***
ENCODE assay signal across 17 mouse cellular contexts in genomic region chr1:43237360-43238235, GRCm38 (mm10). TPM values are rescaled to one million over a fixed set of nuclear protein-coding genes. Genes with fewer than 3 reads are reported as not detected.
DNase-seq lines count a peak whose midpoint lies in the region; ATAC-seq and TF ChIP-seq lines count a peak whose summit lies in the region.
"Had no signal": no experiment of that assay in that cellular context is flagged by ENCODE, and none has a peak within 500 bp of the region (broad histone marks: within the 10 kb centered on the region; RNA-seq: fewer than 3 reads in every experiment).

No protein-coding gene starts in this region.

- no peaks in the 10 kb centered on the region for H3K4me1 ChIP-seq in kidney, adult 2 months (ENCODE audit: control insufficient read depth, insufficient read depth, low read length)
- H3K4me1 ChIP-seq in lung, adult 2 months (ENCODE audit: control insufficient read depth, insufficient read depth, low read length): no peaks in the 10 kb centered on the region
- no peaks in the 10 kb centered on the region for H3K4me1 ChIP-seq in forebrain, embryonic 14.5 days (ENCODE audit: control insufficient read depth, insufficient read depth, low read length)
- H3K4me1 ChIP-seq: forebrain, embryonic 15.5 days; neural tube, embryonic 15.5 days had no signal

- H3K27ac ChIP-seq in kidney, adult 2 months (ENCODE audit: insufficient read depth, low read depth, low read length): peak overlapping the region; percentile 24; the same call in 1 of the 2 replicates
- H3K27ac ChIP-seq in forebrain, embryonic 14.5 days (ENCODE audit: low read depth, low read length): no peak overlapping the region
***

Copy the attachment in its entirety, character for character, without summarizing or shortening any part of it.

ENCODE assay signal across 17 mouse cellular contexts in genomic region chr1:43237360-43238235, GRCm38 (mm10). TPM values are rescaled to one million over a fixed set of nuclear protein-coding genes. Genes with fewer than 3 reads are reported as not detected.
DNase-seq lines count a peak whose midpoint lies in the region; ATAC-seq and TF ChIP-seq lines count a peak whose summit lies in the region.
"Had no signal": no experiment of that assay in that cellular context is flagged by ENCODE, and none has a peak within 500 bp of the region (broad histone marks: within the 10 kb centered on the region; RNA-seq: fewer than 3 reads in every experiment).

No protein-coding gene starts in this region.

- no peaks in the 10 kb centered on the region for H3K4me1 ChIP-seq in kidney, adult 2 months (ENCODE audit: control insufficient read depth, insufficient read depth, low read length)
- H3K4me1 ChIP-seq in lung, adult 2 months (ENCODE audit: control insufficient read depth, insufficient read depth, low read length): no peaks in the 10 kb centered on the region
- no peaks in the 10 kb centered on the region for H3K4me1 ChIP-seq in forebrain, embryonic 14.5 days (ENCODE audit: control insufficient read depth, insufficient read depth, low read length)
- H3K4me1 ChIP-seq: forebrain, embryonic 15.5 days; neural tube, embryonic 15.5 days had no signal

- H3K27ac ChIP-seq in kidney, adult 2 months (ENCODE audit: insufficient read depth, low read depth, low read length): peak overlapping the region; percentile 24; the same call in 1 of the 2 replicates
- H3K27ac ChIP-seq in forebrain, embryonic 14.5 days (ENCODE audit: low read depth, low read length): no peak overlapping the region